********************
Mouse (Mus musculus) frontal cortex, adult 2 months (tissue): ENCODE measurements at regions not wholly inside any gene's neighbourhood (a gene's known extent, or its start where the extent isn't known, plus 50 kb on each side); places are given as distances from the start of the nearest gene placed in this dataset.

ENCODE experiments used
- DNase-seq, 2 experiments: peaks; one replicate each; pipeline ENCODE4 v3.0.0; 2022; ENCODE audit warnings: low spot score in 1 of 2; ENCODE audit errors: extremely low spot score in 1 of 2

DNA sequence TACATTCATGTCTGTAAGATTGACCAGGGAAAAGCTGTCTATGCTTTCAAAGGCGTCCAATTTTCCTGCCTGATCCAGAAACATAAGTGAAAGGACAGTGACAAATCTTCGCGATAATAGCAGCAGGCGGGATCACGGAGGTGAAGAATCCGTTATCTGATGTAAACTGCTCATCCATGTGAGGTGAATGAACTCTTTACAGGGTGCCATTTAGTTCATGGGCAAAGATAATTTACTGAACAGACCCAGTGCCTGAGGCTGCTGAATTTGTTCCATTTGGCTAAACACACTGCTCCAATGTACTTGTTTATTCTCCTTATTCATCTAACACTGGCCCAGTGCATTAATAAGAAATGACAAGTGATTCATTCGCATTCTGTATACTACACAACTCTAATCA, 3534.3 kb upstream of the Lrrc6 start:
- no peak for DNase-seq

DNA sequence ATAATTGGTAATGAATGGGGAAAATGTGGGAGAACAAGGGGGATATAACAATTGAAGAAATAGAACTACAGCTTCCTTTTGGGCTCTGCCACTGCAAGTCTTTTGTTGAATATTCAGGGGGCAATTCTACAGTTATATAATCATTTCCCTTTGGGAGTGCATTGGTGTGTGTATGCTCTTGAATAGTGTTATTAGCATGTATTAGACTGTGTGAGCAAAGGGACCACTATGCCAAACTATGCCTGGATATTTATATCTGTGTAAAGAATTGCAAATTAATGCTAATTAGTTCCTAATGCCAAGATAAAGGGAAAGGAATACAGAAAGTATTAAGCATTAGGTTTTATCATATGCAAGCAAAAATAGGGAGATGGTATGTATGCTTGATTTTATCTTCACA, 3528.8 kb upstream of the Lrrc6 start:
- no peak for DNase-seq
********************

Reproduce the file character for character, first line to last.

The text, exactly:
Mouse (Mus musculus) frontal cortex, adult 2 months (tissue): ENCODE measurements at regions not wholly inside any gene's neighbourhood (a gene's known extent, or its start where the extent isn't known, plus 50 kb on each side); places are given as distances from the start of the nearest gene placed in this dataset.

ENCODE experiments used
- DNase-seq, 2 experiments: peaks; one replicate each; pipeline ENCODE4 v3.0.0; 2022; ENCODE audit warnings: low spot score in 1 of 2; ENCODE audit errors: extremely low spot score in 1 of 2

DNA sequence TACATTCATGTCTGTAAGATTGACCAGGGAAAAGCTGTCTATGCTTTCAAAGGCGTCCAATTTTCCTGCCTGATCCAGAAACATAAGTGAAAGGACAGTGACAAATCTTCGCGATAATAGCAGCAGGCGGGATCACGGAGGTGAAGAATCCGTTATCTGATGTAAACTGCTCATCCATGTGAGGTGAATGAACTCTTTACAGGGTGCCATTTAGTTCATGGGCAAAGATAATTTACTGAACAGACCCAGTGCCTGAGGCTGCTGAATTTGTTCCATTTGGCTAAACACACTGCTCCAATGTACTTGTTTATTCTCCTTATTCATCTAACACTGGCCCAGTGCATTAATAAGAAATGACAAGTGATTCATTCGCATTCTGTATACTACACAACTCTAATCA, 3534.3 kb upstream of the Lrrc6 start:
- no peak for DNase-seq

DNA sequence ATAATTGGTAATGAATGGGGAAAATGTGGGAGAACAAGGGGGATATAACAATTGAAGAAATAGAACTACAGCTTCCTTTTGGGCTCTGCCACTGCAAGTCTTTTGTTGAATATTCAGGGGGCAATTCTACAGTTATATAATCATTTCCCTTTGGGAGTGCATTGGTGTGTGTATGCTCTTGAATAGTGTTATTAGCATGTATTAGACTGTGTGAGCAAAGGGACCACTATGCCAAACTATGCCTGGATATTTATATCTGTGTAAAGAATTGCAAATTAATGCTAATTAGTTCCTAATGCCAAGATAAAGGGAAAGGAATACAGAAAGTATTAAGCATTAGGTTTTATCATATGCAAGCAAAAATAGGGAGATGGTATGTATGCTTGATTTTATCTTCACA, 3528.8 kb upstream of the Lrrc6 start:
- no peak for DNase-seq